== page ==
This Chinatown restaurant is wildly popular for its soup dumplings, pliant wrappers filled with meat and steaming broth. (They’re equally as good at its sister restaurant Dumpling Cafe, in the same neighborhood.) But it’s also worth ordering from its long menu of Taiwanese and other specialties. Look for the bright blue sign.
52 Beach Street, Chinatown, 617-338-6223, gourmetdumplinghouse.com
Haley House Bakery Café
This beloved Nubian Square spot serves healthful, creative, filling fare — breakfast hand pies and coconut porridge, curried vegetables with chickpeas and chapati, rice and beans with chimichurri — plus bake-at-home cookie dough, as well as coffee drinks, wine, and beer. Its mission is to support the community, and it does so in many ways, from youth cooking programs to an urban farm.
12 Dade Street, Roxbury, 617-445-0900, haleyhouse.org/hhbc
This down-and-dirty sister of Somerville legend Highland Kitchen took over the beloved East Coast Grill space pre-COVID-19 and still fills those shoes admirably, with burn-your-mouth-off Nashville hot chicken, a terrifyingly large fried chicken sandwich smeared with chili-ranch sauce, and to-go Mai Tais so strong you’ll almost forget there’s a pandemic.
1271 Cambridge Street, Cambridge, 617-714-4662, highlandfried.com
Ideal Sub Shop
This little storefront in Roxbury run by a Cape Verdean family specializes in well-priced, enormous subs — especially tuna. Ingredients are freshly sliced to order. As owner Egidio Teixeira recently told the Globe, “We don’t get rich. We just get by, and everybody’s happy.” You will be, too, after one of their sandwiches.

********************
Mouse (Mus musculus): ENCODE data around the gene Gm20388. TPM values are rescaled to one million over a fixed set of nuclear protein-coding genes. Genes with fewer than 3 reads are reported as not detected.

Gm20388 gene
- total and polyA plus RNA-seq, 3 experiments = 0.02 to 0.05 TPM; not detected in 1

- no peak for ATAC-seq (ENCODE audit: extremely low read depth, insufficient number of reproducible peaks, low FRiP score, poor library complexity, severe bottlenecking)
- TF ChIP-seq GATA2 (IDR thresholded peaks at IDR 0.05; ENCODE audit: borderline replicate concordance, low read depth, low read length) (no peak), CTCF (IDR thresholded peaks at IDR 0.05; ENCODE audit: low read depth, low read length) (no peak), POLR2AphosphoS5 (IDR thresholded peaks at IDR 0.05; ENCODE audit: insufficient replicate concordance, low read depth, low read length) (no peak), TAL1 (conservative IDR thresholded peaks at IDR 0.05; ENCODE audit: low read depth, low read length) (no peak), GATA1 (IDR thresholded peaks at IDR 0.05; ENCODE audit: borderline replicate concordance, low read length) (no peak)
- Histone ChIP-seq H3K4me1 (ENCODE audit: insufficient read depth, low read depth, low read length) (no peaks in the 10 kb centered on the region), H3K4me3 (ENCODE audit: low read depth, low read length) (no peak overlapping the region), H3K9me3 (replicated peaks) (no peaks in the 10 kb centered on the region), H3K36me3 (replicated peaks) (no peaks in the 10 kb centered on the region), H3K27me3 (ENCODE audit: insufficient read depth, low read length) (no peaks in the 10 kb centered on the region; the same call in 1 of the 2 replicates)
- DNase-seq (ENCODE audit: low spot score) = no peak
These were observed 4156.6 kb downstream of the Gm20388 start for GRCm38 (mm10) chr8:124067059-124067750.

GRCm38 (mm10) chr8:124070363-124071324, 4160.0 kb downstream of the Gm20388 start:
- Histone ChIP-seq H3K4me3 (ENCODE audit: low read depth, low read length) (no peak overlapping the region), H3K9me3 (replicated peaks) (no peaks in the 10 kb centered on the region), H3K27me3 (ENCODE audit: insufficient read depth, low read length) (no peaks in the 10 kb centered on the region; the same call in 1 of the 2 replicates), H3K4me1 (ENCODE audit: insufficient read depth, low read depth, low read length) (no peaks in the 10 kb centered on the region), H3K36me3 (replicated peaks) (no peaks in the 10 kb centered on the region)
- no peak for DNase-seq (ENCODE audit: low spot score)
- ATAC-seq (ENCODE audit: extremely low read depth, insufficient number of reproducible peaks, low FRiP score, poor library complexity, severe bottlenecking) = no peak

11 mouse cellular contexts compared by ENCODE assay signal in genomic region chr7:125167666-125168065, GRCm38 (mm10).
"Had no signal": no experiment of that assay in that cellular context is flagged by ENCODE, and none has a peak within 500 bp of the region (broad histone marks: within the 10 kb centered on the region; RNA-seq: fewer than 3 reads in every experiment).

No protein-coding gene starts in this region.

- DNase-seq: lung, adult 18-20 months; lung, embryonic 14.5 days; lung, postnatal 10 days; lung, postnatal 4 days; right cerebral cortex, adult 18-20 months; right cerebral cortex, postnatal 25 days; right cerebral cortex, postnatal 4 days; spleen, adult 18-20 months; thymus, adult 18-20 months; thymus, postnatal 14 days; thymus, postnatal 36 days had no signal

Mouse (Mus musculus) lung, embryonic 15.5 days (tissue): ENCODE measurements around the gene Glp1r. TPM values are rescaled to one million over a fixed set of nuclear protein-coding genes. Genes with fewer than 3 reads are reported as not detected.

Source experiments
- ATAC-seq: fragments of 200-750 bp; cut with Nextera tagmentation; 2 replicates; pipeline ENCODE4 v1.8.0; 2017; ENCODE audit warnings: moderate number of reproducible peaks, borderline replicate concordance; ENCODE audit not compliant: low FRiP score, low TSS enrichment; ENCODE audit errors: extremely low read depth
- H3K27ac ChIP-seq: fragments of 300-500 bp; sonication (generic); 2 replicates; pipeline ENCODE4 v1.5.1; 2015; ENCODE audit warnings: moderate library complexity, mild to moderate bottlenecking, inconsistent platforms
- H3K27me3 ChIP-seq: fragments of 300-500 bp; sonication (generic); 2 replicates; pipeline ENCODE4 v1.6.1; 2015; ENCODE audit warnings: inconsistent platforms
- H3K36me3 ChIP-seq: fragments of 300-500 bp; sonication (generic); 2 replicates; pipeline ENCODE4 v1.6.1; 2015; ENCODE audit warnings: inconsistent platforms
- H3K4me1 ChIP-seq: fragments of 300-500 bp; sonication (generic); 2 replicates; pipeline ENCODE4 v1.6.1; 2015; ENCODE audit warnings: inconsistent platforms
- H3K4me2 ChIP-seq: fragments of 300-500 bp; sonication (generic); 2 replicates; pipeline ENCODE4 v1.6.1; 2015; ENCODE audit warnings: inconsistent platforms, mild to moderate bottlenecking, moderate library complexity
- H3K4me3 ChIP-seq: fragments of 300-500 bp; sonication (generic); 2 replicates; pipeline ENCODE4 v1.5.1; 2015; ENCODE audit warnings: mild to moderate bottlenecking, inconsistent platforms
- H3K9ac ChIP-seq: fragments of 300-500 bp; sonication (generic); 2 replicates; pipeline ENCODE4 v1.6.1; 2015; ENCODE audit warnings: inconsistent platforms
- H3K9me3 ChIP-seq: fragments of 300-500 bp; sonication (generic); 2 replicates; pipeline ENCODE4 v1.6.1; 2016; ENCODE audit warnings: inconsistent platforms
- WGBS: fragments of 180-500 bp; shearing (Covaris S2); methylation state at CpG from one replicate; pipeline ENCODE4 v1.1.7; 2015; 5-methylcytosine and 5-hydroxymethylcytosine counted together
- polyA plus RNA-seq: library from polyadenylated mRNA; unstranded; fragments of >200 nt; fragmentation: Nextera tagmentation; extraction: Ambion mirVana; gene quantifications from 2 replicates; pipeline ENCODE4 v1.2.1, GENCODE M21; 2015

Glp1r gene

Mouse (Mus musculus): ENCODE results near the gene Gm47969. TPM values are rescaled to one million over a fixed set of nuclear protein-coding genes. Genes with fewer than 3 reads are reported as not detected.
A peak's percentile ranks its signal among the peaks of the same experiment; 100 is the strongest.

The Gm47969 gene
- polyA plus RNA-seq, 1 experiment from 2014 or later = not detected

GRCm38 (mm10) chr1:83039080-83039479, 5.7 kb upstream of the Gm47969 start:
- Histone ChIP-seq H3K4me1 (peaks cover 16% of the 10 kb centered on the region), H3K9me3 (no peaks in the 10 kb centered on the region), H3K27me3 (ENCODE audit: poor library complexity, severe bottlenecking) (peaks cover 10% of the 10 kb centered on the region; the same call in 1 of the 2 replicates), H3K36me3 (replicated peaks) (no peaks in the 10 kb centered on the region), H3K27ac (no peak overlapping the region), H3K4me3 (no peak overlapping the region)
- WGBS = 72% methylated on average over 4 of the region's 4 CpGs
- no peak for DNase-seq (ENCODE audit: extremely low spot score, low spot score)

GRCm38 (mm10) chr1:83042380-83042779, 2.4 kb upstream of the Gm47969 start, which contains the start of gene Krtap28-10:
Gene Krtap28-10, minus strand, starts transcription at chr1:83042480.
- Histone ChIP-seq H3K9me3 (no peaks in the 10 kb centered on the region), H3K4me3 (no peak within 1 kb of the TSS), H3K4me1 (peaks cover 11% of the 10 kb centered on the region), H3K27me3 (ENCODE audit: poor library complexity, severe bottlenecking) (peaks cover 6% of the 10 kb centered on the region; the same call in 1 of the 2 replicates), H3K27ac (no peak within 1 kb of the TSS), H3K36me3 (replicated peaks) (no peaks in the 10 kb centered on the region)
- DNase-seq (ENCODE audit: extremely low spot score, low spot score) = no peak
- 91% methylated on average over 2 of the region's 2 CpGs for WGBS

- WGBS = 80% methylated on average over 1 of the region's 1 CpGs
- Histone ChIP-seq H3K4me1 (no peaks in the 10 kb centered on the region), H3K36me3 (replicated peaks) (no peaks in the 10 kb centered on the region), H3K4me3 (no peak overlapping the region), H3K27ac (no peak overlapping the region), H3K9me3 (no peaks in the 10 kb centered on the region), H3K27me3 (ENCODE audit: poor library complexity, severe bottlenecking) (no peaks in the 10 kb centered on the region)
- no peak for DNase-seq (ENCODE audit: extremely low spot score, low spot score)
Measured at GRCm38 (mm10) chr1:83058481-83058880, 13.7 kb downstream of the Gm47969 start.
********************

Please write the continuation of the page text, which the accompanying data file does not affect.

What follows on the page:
522 Dudley Street, Roxbury, 617-442-1560
Jamaica Mi Hungry
Chef Ernie Campbell created a hit on wheels with his Jamaica Mi Hungry food truck, warming Boston with curry goat and beef patties on coco bread. In 2019, he launched a brick-and-mortar restaurant operating under the same name next to the Jackson Square T station. Come for the fiery, moist jerk pork shoulder with dill slaw and plantains, plus the warm, friendly energy of Campbell and crew. Jamaica Mi Hungry is currently popping up in Allston, too.
225 Centre Street, Jamaica Plain, 617-708-0465, jamaicamihungry.com
Joon Son is local Korean food royalty; his mother long ran Somerville’s Wu Chon House. At his restaurant, he serves Korean street food, stoner snacks, fried chicken, and poke bowls. The menu cavorts from Spam sliders and Korean corn dogs to ddukboki, a medley of rice cakes, fish cakes, and ramen tossed in fiery chile sauce and topped with cheese. There are deep-fried Oreos, too, because why not?